Products to Outfit a Guest Room for $99 or Less
Make holiday visitors feel right at home by sprucing up their overnight digs without breaking the bank
There's more to preparing a guest room than just making the bed. Welcome visitors with a practical space that's comfortable and anticipates their needs. First tip: While it's tempting to put infrequently used rooms to work as storage areas, clear away clutter and keep decor generic-but-beautiful when you're expecting guests.
In the end, there's only one way to be sure your guest room is grand: Pack an overnight bag and test it for yourself. Is the rarely used mattress comfortable? Are there enough unobstructed outlets available for chargers and laptops? Are there a couple of empty drawers? Space in the closet? Keep reading for clever tips and thoughtful, affordable upgrade ideas to help make your loved ones feel right at home this holiday season.
Guest room mattresses are either new and rarely used bargain finds, or old and lumpy remnants from another bedroom's upgrade. A good mattress pad is an affordable way to add comfort and support. Take a page from the best inns and dress the bed with two firm and two soft pillows. Have a synthetic-filled pillow on standby for guests who may have allergies to feathers in down-filled varieties. Also, make both light and heavy blankets available so your overnighter can customize bedding to suit their tastes.
Shown: Simmons BeautyRest 5-Zone BackCare Mattress Pad; about $55
Intuitive lighting is important, especially for first-time visitors to your abode. Include a lamp on or near the bedside tables (for evening reading) and a nightlight (for late-night trips to the bathroom). Guests will appreciate every available surface to set out their things; installing a wall-mounted light will lift your light source off the nightstand to free up space for toiletries, medications, books, and other things they'd like to have at hand.
Shown: Portfolio Brushed Nickel Transitional Arm Sconce; about $40
A clock on the nightstand is a must. Multi-function models with alarm clocks and radios make for added convenience if visitors want to turn on the news while getting ready or listen to music in the evening. Hardly anyone travels without an iPod anymore, so this updated take on an old classic gives guests a handy place to dock their mp3 player for a recharge.
Shown: RCA Clock Radio with Built-in iPod Dock (RC59i); about $35
For rooms without wall-to-wall carpeting, guests will appreciate the cushion and comfort of a bedside rug. While practical, rugs give you the chance to get creative without over-personalizing the space. You can also change them out easily between guests and for seasonal spruce-ups.
Shown: Heritage Tabriz Wool Rug in Ivory/ Red; about $33
Aside from a fresh coat of paint, window treatments are another quick-change way to update the look of a room. Shades in particular provide visitors with another way to customize their environment to suit their tastes. These easy-to-hang bamboo blinds are great for guests who would rather not rise with the sun, and they'll give visitors privacy as needed.
Shown: Burnt Bamboo Roll-Up Window Shades in a variety of colors; about $34
Depending on your space, you'll want to make room for your guests to hang coats, dresses, or other articles of clothing they don't want to keep crammed in a suitcase. Leave a few empty hangers—Velvet Wood Suit Hangers with Pant Clips (about $7/ pack) from The Hanger Shop are our favorites—and a couple of empty chest drawers. If space is limited, consider adding an overdoor hook; it'll make use of dead space behind doors, and may lead guests to keep wet towels off of your wood furniture and floors.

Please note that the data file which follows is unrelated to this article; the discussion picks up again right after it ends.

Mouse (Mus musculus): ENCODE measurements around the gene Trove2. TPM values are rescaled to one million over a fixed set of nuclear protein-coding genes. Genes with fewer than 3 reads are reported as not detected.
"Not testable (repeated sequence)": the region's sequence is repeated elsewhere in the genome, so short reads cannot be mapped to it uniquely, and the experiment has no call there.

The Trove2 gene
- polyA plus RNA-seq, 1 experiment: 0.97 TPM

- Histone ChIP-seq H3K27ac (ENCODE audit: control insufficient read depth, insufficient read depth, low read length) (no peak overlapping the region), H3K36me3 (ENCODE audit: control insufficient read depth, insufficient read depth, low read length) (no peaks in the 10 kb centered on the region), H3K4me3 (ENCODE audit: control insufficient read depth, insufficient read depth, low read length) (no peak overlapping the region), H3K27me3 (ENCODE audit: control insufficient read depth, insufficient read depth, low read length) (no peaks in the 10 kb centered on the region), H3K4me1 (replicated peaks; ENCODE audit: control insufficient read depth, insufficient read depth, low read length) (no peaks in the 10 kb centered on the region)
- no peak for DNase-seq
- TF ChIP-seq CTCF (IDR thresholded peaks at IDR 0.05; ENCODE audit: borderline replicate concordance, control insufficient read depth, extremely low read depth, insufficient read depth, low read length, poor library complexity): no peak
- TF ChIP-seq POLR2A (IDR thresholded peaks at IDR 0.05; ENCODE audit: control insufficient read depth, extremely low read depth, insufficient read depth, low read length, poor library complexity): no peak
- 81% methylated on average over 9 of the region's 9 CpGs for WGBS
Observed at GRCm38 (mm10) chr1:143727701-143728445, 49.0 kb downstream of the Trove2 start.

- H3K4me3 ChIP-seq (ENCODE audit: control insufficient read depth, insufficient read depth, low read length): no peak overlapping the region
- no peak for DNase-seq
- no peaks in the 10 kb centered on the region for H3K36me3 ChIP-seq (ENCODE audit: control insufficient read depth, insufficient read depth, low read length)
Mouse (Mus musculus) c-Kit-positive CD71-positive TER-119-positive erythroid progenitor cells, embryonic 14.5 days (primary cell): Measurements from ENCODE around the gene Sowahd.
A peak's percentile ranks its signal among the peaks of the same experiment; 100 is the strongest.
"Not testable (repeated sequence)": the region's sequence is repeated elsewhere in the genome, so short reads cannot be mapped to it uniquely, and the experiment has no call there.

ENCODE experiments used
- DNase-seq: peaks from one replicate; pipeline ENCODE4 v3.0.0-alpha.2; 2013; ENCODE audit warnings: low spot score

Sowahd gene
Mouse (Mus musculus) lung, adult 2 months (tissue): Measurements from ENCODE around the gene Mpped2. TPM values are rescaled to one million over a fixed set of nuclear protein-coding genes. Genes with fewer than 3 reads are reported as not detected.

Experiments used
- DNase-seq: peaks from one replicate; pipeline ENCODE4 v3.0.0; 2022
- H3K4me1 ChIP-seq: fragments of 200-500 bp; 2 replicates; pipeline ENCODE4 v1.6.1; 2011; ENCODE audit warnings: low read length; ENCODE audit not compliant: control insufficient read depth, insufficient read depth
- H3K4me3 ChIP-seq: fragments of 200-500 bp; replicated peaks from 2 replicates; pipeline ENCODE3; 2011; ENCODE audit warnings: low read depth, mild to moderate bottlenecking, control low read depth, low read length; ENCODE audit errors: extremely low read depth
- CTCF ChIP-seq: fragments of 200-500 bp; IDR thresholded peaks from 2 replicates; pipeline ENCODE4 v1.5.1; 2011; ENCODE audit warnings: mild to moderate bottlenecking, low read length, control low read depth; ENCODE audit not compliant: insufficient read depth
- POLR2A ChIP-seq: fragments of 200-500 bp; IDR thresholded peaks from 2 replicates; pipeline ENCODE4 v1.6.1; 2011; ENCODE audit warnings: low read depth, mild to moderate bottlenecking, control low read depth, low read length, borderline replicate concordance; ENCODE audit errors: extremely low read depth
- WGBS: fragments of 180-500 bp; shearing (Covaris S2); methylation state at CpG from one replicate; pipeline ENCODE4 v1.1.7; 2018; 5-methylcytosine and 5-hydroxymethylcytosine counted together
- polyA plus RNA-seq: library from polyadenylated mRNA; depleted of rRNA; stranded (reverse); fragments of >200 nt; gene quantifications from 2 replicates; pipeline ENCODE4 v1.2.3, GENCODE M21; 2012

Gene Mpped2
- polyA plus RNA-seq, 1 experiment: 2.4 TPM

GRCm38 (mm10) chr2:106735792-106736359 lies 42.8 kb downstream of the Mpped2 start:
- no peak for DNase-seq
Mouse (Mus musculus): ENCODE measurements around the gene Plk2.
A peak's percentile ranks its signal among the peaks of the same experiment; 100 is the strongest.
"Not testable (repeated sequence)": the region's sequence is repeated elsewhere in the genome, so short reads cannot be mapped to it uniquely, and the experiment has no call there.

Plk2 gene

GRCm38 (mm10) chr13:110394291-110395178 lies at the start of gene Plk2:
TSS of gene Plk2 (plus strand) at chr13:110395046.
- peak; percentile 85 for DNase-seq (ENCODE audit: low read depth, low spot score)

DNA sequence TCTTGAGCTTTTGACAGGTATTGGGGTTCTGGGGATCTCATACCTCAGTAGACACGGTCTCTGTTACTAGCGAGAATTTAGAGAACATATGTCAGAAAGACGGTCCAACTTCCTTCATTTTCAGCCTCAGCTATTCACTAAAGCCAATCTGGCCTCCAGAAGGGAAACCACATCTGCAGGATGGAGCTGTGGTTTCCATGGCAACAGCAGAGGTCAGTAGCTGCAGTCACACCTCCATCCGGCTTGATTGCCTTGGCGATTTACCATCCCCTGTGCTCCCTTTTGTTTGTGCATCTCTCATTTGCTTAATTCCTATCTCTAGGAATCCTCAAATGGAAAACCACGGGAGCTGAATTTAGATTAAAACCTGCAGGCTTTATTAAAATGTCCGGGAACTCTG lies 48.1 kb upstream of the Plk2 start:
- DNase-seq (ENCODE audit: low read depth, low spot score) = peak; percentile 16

Shown: Orbinni Overdoor Chrome Valet Hook; about $7.
Among the most overlooked addition to any guest room—especially those with guest baths attached—is the mirror. For homes where guests and hosts share a bathroom, an in-room reflector means visitors can finish primping without obstructing the shower, sink, and loo. An affordable full-length mirror can live behind the room door, or sit directly on the floor against a wall. If your guest room is on the small side, a full-length mirror can open up the space, too.
Shown: Foil Finish Hall Mirror; about $40
Creating a self-sufficient space will eliminate stress for both host and guest. If you can spare an iron and board, put a handy caddy in the rooms' closet along with empty hangers and a disposable laundry bag or two. If there are no spares, install the caddy in a common area—like the laundry room or in a linen closet—and point out its' location to guests at their arrival.
Shown: Deluxe Board Holder & Iron Caddy; about $30
Some like it hot, and others not so much. Ensure that your guests' comfort doesn't come at the expense of your own by stowing a space-saving portable heater in guest rooms. On the same note, consider installing a ceiling fan for cool breeze in the summer and circulation of heated air in the winter.
Shown: DeLonghi Mica Panel Radiator; about $65
Add even more comfort with the thoughtful addition of a bedside carafe of spring water. If you've ever gotten the late-night munchies, you can assume that your guests might, too, although they might not feel 100 percent comfortable rummaging through your kitchen. Consider leaving a fruit bowl on the dresser for them.
Shown: Crate & Barrel Bedside Carafe; about $20
Folding luggage racks are a handy old-fashioned addition that'll keep visitors' bulky luggage off your furniture. If guests choose not to unpack completely, the rack creates a home for an open suitcase and ensures users won't have to squat to the ground to retrieve their things. The piece can also serve as a quilt rack where you can leave spare pillows, blankets, and other linens accessible to your guests.
Shown: Crate & Barrel Bedside Carafe; about $20